This is what the digital image of the first page of the first issue of Ke Au Okoa looks like (4/24/1865, p. 1)
The Au Okoa which ran from 4/24/1865 to 3/27/1873 was the medium for official announcements of the kingdom, including the proceedings of the legislature, as well as for the publication of new laws. Continue reading
[Found under: “Ka Moolelo Kaao o Hiiaka-i-ka-Poli-o-Pele”]
At that point she [Wahineomao] turned and headed back. She set her eyes upon her aikane [Hiiaka and Pauopalae]. And then she once again intoned the words which her aikane [Hiiaka] taught her: “O Ku, o Ka, o Ku, o Ka.” Continue reading
[Found under: “He Moolelo Hawaii”]
Kamehamehanui with Kekumano, begat Kalanihelemailuna; with Kawao, begat A. Paki; with Konia, begat A Pauahi Bishop. Continue reading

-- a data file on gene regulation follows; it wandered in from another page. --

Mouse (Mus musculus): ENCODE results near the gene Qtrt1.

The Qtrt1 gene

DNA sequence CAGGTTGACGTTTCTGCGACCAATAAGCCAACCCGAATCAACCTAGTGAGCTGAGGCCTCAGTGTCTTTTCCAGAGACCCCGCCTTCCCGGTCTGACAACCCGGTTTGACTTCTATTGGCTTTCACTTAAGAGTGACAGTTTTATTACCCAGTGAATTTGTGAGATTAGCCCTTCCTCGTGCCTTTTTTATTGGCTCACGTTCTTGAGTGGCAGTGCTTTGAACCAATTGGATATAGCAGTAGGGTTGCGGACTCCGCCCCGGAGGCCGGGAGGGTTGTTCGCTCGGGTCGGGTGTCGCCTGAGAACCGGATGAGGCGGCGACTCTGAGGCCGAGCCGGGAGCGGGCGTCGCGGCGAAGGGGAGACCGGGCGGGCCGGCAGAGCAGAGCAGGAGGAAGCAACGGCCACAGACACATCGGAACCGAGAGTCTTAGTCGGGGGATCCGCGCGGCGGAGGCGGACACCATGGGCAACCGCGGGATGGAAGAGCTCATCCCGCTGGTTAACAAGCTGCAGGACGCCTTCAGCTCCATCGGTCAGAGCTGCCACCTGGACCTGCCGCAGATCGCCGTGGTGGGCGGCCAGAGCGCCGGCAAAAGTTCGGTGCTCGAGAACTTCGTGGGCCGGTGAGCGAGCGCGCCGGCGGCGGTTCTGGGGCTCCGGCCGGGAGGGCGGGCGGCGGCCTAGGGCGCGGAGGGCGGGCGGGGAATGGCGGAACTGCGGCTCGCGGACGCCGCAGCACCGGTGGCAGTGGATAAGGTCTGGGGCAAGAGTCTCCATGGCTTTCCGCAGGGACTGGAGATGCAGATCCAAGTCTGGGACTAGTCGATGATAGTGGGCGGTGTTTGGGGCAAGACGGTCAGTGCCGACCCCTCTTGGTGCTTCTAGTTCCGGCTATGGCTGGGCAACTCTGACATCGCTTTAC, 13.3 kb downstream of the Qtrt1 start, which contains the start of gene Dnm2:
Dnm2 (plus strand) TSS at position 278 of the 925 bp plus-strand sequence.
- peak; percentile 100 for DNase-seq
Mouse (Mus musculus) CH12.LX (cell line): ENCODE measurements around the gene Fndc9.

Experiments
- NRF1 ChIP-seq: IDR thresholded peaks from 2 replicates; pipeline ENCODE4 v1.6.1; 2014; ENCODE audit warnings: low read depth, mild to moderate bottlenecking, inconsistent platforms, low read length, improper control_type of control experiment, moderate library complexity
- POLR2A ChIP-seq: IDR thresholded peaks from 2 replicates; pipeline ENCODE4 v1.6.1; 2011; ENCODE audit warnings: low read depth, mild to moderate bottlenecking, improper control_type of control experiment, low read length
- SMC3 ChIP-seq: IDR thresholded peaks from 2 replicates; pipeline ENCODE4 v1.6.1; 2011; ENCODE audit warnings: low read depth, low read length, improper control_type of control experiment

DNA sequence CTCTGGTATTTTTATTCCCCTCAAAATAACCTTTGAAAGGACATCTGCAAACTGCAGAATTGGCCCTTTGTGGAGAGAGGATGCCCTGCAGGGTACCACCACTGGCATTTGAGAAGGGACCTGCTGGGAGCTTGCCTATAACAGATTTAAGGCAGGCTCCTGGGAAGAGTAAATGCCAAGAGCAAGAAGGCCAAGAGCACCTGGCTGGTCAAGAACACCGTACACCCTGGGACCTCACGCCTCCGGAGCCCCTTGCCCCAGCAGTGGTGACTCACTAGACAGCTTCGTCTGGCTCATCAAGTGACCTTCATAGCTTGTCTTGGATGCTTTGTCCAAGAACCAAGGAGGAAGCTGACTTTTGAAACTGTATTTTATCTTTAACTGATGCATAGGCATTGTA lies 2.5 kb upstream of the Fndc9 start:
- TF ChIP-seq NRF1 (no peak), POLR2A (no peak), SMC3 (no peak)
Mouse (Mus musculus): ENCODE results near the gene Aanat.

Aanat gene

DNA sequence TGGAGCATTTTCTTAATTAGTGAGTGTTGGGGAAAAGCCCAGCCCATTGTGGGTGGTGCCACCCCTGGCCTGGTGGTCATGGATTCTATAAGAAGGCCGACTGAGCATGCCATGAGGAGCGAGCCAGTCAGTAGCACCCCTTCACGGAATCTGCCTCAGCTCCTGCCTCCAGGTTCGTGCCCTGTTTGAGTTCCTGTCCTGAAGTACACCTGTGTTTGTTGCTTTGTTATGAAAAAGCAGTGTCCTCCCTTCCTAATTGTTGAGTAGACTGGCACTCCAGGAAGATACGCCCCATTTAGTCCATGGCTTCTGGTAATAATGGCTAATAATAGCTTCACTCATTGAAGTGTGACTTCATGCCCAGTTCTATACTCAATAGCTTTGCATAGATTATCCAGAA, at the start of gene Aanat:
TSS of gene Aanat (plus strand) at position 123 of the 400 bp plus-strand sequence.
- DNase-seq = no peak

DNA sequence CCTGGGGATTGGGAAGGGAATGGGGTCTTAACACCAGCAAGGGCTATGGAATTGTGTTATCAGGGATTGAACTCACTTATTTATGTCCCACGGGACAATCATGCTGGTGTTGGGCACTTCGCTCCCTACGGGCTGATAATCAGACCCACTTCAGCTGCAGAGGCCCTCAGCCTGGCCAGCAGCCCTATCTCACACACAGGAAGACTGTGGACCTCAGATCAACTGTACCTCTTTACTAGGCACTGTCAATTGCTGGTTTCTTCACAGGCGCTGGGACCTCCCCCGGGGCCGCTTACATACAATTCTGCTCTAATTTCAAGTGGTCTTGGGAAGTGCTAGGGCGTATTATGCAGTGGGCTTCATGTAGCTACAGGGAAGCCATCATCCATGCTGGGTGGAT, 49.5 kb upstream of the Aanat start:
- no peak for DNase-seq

HONOLULU IN THE YEARS 1852–54.
The picture above shows a part of the town of Honolulu capturing the grounds of what is called now, the Executive Building [Iolani Palace], seen between the years from 1852 and 1854. Continue reading
O Maraki kekahi, Aperila, Mei, Iune, Iulai, Augate, Sepatemaba, Okatoba, Novemaba, Dekemaba, a Ianuari hoi. O ka makahiki no a puni.
I forgot to mention when I posted the nupepa calendar for this year, that we shouldn’t forget to order the Hawaiian Historical Society Calendar. It is filled with historic happenings for practically each day of the month! And for every month there is a classic image to boot. For more information, click here.